Yet it has always been part of deliberate government policy to keep transport charges as low as possible. I found a fascinating document from 1901, entitled, "Report of Commission on Chair and Jinricksha coolies," which basically complained about how the coolies running the chairs, following a strike they undertook a few years previous, were unwilling to take passengers for the same low fares they enjoyed in the good old days of the 1880s. These men were literally taking passengers on the power of their muscles alone, and of course our sympathies today are with the coolies. But things were not so clear to the Legislative Councillors enquiring about the cost of a chair:
At present, the minimum ricksha fare is 5 cents for a quarter of an hour. If a person takes a ricksha from the Clock Tower [a landmark then at the corner of Queen's Road and Pedder Street, demolished in 1911 - Ed.] to the Hongkong Club or Hongkong Bank [Christ, it's a 5 minute walk! - Ed.] he must pay 5 cents.So these checks were like Club Med beads...except not really at all.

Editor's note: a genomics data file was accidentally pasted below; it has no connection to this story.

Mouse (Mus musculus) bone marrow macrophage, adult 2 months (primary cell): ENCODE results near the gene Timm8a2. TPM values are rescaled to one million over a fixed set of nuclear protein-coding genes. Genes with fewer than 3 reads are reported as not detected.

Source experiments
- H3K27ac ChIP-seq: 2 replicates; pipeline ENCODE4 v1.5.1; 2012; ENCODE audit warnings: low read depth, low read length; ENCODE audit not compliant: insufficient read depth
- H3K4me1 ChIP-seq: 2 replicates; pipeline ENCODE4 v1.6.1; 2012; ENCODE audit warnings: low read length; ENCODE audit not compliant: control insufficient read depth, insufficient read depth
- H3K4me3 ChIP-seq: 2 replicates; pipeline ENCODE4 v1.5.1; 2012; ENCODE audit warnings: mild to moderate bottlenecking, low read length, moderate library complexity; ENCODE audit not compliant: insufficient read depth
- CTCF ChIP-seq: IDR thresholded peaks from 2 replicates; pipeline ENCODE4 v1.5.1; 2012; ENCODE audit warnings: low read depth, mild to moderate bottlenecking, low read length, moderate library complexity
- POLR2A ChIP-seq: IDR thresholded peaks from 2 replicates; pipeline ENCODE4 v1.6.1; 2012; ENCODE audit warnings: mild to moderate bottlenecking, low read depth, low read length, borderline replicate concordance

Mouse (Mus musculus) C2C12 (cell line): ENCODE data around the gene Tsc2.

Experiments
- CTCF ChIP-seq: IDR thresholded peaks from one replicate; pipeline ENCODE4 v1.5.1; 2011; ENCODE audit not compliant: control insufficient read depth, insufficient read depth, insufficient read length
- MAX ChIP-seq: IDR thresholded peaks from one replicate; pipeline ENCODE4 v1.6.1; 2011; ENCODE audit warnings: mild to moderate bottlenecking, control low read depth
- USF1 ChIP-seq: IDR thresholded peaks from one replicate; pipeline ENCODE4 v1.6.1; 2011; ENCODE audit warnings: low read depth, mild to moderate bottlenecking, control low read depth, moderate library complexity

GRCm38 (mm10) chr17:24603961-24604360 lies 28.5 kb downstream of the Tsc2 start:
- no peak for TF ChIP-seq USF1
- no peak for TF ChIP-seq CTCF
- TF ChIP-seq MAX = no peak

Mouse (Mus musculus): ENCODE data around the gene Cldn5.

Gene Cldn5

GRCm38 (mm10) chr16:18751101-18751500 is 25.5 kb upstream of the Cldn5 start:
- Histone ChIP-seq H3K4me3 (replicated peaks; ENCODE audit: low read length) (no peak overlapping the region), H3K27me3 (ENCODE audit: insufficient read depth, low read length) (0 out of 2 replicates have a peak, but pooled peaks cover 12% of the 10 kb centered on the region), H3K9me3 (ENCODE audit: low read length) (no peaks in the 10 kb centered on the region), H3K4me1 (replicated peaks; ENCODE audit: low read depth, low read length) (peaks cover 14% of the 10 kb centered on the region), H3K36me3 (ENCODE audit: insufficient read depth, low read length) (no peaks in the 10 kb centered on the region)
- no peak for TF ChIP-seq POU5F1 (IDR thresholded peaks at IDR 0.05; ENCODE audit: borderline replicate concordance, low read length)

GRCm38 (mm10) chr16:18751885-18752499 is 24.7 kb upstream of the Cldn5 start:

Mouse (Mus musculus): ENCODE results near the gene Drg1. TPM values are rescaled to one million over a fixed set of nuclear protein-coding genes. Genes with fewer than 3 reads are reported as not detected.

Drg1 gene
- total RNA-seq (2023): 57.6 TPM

This seems to be an unnecessarily large fare. We therefore advocate ricksha rates of 2, 3, and 5 cents for 5, 10 and 15 minutes respectively. Distance fares, as in the case of garis [an Indian term for a horse-drawn cab - Ed.], might also be introduced. The difficulty of carrying the necessary money can be overcome by adopting a system of checks for these several amounts. These checks should be saleable at the Treasury and Police Stations in Colony and could be redeemed by the coolies on presentation at the Treasury in office hours.
Greatcare would have to be taken to guard against the acceptance, for redemption, of forged checks, not issued by the Treasury or a Police Station.